I'd urge you to keep reading the stuff on here and don't give up on libcom- I think you might agree with us more than you currently realise, and if you don't it's good to talk these things out.

Zeronowhere
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Jun 19 2012 20:58

So you went to an active leftist forum where just about anyone on the internet can and does sign up, and the fact that there happened to be a few people expressing a view which you disagreed with, despite the site as a whole generally tending towards the opposite extreme, was sufficient for you to make a widespread generalization about the state of 'the left' in an unsubtly provocative manner. This, of course, being coupled with an identification with an oppressed demographic on your part with implications of, 'You leftists don't understand us!'

I would reply, but I'm too busy experiencing deja vu to think about politics.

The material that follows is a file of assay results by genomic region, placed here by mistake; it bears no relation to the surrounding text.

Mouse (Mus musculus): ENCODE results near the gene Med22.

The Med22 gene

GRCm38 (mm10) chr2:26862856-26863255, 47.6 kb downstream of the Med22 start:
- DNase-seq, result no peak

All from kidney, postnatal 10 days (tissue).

- A nonwhite.

Pyotr Tchaikovsky
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Jun 21 2012 08:05
stateless_crow wrote:
Thanks for coming back on my question Pyotr. I'm glad that your comments weren't aimed at libcoms specifically because I don't think they apply to us at all.

I have a better understanding of your politics now. But I still disagree that the state will do nothing to end discrimination. Yes, the state won't actively try to end it (it may be in its interests to keep workers divided), but that doesn't mean as leftists we shouldn't pressurize it to do so. Frankly, that's the only option left (aside from inaction and waxing lyrical on free speech), since left to ourselves we are too weak and powerless to stop racism. So why not manipulate the state into making some progressive changes?